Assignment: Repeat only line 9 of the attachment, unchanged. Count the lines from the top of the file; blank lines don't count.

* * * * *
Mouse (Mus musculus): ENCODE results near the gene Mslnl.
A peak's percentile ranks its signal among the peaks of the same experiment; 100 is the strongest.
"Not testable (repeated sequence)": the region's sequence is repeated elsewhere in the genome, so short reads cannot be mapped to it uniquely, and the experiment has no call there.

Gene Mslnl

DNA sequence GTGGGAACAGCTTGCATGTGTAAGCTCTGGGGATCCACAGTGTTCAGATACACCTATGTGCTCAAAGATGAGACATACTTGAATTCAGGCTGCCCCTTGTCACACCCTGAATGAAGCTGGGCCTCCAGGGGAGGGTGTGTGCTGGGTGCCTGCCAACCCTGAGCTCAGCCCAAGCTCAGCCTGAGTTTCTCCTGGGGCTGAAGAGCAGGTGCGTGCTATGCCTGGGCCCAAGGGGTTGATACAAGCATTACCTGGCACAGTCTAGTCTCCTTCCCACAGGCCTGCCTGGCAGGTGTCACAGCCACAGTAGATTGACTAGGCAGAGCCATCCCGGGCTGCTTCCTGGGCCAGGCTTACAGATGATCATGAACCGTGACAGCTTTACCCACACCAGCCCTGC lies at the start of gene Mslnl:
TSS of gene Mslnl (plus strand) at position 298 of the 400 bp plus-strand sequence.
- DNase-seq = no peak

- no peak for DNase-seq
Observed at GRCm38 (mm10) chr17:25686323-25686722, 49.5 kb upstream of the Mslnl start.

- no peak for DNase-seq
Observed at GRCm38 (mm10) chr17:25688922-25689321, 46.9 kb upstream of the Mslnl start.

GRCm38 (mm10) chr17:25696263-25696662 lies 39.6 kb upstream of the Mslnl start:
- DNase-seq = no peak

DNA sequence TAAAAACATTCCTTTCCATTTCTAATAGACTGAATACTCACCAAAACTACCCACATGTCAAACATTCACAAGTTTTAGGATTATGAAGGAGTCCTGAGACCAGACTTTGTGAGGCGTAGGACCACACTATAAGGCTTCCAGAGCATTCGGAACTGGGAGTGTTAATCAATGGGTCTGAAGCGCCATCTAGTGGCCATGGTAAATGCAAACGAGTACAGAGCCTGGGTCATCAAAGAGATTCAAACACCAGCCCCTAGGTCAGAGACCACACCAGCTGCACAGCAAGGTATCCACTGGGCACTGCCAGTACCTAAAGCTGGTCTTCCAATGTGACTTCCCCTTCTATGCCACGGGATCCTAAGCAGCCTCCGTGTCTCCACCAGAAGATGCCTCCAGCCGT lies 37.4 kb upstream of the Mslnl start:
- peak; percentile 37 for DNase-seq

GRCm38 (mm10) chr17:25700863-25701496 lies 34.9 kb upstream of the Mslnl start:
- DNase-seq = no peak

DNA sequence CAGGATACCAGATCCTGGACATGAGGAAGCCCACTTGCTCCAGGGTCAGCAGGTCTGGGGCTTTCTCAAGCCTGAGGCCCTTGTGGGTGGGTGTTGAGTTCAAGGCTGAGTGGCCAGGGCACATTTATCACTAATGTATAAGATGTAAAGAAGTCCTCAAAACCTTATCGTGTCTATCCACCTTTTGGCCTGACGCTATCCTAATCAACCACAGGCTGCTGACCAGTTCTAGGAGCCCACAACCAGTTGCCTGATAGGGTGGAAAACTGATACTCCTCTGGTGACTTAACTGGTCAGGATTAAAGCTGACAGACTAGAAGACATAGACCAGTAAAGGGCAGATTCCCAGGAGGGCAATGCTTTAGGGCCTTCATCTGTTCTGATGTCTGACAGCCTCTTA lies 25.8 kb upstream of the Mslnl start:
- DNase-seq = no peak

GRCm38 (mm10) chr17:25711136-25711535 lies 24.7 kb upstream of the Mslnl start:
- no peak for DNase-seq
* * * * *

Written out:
Observed at GRCm38 (mm10) chr17:25686323-25686722, 49.5 kb upstream of the Mslnl start.